Radiologists can identify key signs of domestic violence in imaging exams and their findings could serve as preventative or life-saving tactics for victims of interpartner violence, according to study recently published in Radiology.

Study authors Bharti Khurana, MD and Elizabeth George, MD, two radiologists at the Department of Radiology at Brigham and Women’s Hospital, looked at medical records from 185 patients who were referred to the hospital’s intimate partner violence program between January 2015 to October 2016. Patient data was compared to a control group of 555 patients who had received care at the emergency department.

Their findings determined that 96 percent of victims of intimate partner violence are female and their average age was around 34 years old. Victims undergo more imaging studies than the typical person, and on average, had quadruple the number of imaging procedures than the control group. Patients with acute fractures, obstetric/gynecologic findings like pregnancy loss and intrauterine growth restriction were between two and four times more likely to be issues associated with domestic violence.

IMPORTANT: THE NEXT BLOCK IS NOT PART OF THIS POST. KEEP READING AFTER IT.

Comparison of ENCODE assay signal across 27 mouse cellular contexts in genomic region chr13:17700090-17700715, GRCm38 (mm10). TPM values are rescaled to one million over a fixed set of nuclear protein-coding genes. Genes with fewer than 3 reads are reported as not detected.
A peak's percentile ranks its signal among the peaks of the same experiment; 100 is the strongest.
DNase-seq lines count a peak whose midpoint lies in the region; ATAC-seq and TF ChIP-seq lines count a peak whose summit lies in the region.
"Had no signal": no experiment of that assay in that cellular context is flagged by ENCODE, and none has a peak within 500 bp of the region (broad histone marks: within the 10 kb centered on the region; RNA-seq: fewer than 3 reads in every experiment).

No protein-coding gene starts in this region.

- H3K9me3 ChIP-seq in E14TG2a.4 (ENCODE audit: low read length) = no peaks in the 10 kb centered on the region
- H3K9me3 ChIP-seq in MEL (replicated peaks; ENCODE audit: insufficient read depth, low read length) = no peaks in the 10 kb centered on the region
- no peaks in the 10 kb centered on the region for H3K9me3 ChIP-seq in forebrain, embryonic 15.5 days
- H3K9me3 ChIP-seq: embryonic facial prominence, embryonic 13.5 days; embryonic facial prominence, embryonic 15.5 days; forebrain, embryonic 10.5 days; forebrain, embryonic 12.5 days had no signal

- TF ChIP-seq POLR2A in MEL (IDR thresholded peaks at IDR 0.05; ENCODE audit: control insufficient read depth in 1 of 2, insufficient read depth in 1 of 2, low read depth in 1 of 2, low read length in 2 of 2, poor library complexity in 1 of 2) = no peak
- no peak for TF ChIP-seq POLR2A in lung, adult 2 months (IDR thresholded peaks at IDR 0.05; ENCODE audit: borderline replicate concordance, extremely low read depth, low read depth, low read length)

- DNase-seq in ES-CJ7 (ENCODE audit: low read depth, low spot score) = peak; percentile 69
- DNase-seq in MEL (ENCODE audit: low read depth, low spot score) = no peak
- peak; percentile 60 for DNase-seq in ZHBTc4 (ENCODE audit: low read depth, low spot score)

Dr. Khurana and Dr. George hope to use the data to develop a pattern-based system that will detect and classify injuries and determine the probability of a patient being a victim of domestic violence. “In addition, our multidisciplinary team will design conversational guides using medical images for training for social workers and clinicians to approach the patients who are identified as being at high risk for intimate partner violence and are not forthcoming,” wrote Dr. Khurana.